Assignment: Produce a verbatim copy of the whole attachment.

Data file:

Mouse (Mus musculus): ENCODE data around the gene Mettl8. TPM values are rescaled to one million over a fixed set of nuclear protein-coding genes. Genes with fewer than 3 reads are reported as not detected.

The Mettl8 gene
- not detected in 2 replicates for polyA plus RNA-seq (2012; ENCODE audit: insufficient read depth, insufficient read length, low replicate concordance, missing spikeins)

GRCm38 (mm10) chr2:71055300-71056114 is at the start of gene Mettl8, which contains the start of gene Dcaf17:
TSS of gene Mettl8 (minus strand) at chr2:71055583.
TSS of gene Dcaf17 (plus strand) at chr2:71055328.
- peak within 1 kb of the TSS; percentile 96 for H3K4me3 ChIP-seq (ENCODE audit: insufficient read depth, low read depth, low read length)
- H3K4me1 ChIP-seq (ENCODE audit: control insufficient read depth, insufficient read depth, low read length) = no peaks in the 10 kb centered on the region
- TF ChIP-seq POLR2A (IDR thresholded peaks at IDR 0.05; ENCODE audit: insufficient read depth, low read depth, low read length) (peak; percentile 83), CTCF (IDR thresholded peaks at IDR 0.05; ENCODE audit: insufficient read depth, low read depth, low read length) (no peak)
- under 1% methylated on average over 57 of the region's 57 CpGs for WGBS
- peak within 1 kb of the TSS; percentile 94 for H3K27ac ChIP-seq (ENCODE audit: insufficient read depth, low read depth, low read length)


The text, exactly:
Mouse (Mus musculus): ENCODE data around the gene Mettl8. TPM values are rescaled to one million over a fixed set of nuclear protein-coding genes. Genes with fewer than 3 reads are reported as not detected.

The Mettl8 gene
- not detected in 2 replicates for polyA plus RNA-seq (2012; ENCODE audit: insufficient read depth, insufficient read length, low replicate concordance, missing spikeins)

GRCm38 (mm10) chr2:71055300-71056114 is at the start of gene Mettl8, which contains the start of gene Dcaf17:
TSS of gene Mettl8 (minus strand) at chr2:71055583.
TSS of gene Dcaf17 (plus strand) at chr2:71055328.
- peak within 1 kb of the TSS; percentile 96 for H3K4me3 ChIP-seq (ENCODE audit: insufficient read depth, low read depth, low read length)
- H3K4me1 ChIP-seq (ENCODE audit: control insufficient read depth, insufficient read depth, low read length) = no peaks in the 10 kb centered on the region
- TF ChIP-seq POLR2A (IDR thresholded peaks at IDR 0.05; ENCODE audit: insufficient read depth, low read depth, low read length) (peak; percentile 83), CTCF (IDR thresholded peaks at IDR 0.05; ENCODE audit: insufficient read depth, low read depth, low read length) (no peak)
- under 1% methylated on average over 57 of the region's 57 CpGs for WGBS
- peak within 1 kb of the TSS; percentile 94 for H3K27ac ChIP-seq (ENCODE audit: insufficient read depth, low read depth, low read length)